How much of your future would you sacrifice in order to preserve the past? Sarah Burns is a mother and wife, but in 1865 she gave up her life in Australia to return to Britain. Granddaughter of Robert Burns, Sarah is the forgotten guardian of her family’s legacy; it is due to her that the world remembers Burns with so much devotion. Shonagh Murray has written a Fringe show this year in dedication to Sarah, which she spoke to The Fountain about.

TF: You are performing at the Edinburgh Fringe this year, how exciting?  

We are really excited to return to the Fringe! Getting to premiere Armour: A Herstory of the Scottish Bard last year was a great experience so we’re really looking forward to bringing Armour back and to share our brand new work, Burns: A Lost Legacy.

TF: Burns: A Lost Legacy certainly sounds intriguing, what is the premise?

The show follows the story of Sarah Burns the granddaughter of poet Robert Burns and someone we met as a child in Armour. When we completed the run of Armour last year, we really felt that Sarah had more to say in her story so I started researching and found Sarah to be a strong woman for her time – she spoke out in the papers against a publishing company that she felt owed money to her family and for a woman to speak out like that was quite out of the ordinary. Whilst researching Sarah we found that she gave birth to nine children, five of whom died, which tragically wasn’t an unusual thing to happen during that time in history (1800s) but partner that with the fact that she was a well-travelled woman and actually left her husband and remaining child behind in Australia to come home to Britain and fight for her family’s legacy felt like such a powerful story that needed telling and could be the final piece of our “Women Behind the Bard” story.

And what drove the project, where did your influences lie?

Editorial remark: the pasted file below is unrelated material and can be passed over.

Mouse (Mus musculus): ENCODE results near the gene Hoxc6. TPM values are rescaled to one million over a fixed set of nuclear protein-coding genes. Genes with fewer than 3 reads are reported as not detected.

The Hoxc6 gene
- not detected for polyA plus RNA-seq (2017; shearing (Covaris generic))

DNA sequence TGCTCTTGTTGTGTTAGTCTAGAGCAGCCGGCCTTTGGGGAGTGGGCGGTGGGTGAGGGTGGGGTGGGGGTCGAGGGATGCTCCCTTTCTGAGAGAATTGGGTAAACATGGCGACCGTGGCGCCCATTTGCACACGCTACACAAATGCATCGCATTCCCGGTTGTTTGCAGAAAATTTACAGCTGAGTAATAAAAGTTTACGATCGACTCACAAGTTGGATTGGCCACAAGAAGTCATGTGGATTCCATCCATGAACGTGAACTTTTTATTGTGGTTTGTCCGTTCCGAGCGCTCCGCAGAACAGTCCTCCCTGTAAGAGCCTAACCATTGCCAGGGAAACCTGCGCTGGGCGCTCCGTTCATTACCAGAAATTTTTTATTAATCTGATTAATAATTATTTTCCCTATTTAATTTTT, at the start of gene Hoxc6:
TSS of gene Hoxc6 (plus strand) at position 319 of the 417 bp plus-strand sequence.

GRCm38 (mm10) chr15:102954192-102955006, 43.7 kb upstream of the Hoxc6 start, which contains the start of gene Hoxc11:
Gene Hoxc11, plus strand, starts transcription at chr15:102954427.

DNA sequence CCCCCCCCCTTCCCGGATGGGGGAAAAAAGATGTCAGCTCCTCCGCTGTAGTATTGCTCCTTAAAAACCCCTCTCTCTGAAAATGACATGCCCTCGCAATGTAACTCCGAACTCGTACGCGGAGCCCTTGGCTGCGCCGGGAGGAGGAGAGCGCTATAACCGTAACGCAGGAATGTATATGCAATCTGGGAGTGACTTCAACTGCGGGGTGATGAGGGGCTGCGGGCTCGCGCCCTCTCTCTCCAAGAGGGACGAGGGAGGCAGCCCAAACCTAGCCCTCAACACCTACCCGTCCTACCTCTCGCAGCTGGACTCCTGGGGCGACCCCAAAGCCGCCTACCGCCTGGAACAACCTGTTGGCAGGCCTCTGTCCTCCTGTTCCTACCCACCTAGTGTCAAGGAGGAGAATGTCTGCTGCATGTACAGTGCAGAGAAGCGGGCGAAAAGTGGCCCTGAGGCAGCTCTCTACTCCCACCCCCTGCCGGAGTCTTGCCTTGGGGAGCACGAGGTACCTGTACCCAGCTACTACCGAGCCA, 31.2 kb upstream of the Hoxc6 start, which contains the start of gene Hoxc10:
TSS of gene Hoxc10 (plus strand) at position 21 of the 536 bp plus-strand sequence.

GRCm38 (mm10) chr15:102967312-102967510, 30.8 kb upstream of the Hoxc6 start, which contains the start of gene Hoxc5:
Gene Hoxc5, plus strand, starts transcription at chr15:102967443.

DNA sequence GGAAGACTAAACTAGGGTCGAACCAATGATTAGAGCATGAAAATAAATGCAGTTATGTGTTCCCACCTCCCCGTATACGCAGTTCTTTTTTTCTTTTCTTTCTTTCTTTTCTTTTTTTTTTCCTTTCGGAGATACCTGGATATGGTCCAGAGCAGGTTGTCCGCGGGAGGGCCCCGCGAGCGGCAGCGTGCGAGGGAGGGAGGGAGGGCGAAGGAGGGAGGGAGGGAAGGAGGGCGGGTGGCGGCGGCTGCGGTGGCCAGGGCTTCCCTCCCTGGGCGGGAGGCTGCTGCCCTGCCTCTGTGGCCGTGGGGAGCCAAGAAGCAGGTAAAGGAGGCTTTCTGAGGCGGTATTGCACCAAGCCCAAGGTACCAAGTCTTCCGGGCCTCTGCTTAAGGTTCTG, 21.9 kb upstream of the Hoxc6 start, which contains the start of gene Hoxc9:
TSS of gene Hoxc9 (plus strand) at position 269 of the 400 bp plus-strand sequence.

Being a female-led company, our focus was on the women behind Robert Burns so those relationships between sisters, mothers, daughters, grannies and granddaughters were really important to us. But with Burns we also enjoyed getting to feature Sarah Burns’ husband, Berkeley, and his relationship with his daughter and wife.

The piece is following the family that lives on after Robert Burns so it felt right that his music and words should feature in the lives of the characters somehow, whether positively or negatively depends on those characters. Armour and Burns both have material by Robert Burns woven in to connect them to his legacy and Burns, being partly set in Australia during the 1800s, also has a hint of Australian folk music tied in.

TF: What are your plans for the Fringe, having been before are there any tips or musts you would offer to first-time performers?

As anyone who has done the Fringe before will know, the first thing we’ll be doing is flyer-ing and advertising as much as physically possible. We have a bigger theatre this year so we’re keen to get out there and tell everyone about the show and share it with as many people as we can. A few friends are doing the Fringe this year as well so we’ll be sure to go see their shows – Rave and Behave, Mara and Islander. As well as the shows by the Royal Conservatoire of Scotland’s MA course, we are very proud graduates so we will be there for sure to support! The advice I would give first-time performers would be to enjoy every minute, even the tiring minutes because it will be over before you know it. And be diligent with your schedule – make time to flyer, see as many shows as possible and network where you can, if you leave those things to chance you might find two weeks have passed and you haven’t seen anything new!  

TF: And what are your future plans beyond Burns: A Lost Legacy?

We would love to revisit the two shows again so we’re hoping for a tour of Armour and Burns. With so many Burns Clubs nationally and internationally the interest is definitely there so watch this space for a Fearless Players Tour! 

You can see Burns: A Lost Legacy at Gilded Balloon, Rose Theatre from 9th – 25th August on various dates at 14:00. For tickets, go to https://tickets.edfringe.com/